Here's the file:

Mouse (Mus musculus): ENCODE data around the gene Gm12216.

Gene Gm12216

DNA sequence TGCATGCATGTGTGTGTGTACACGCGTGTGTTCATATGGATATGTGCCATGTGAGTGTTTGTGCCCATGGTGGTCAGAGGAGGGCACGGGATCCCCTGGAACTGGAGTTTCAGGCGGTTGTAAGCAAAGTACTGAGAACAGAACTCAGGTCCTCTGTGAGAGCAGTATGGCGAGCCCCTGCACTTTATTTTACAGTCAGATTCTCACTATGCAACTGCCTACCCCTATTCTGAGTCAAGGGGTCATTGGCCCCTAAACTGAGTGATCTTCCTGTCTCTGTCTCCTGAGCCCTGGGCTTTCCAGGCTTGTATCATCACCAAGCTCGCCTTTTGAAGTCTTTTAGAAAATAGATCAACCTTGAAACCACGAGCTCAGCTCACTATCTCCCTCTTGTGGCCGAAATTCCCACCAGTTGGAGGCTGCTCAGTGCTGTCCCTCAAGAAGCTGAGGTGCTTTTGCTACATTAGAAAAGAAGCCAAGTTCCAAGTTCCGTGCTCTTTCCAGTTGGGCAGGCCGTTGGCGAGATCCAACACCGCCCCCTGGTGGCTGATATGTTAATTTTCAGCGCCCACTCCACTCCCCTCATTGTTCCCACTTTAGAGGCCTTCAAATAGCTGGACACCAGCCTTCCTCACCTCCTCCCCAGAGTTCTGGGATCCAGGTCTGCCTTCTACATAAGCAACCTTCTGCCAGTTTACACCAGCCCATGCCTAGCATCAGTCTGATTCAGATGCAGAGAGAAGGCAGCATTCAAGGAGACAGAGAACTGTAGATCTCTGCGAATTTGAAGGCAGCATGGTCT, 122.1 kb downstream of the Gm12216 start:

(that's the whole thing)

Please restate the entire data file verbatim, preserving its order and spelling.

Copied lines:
Mouse (Mus musculus): ENCODE data around the gene Gm12216.

Gene Gm12216

DNA sequence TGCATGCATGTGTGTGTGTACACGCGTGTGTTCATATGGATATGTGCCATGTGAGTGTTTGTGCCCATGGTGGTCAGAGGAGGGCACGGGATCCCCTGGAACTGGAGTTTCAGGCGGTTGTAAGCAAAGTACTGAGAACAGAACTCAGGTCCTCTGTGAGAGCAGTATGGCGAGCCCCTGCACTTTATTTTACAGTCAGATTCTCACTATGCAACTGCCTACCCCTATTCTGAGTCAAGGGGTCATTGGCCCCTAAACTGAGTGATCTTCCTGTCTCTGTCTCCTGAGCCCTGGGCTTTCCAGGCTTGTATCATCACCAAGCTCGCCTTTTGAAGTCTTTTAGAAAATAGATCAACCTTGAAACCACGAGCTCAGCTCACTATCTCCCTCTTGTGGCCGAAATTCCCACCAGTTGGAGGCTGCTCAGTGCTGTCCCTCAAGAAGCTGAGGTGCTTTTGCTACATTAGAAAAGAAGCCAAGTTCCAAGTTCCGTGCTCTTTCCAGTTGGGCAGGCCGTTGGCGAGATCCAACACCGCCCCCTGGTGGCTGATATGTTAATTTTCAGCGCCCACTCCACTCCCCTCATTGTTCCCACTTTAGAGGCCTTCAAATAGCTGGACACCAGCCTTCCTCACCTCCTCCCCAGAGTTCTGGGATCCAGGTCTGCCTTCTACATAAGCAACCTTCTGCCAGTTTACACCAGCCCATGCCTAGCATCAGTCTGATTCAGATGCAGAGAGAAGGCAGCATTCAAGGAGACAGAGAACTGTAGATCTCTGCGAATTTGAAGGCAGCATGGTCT, 122.1 kb downstream of the Gm12216 start: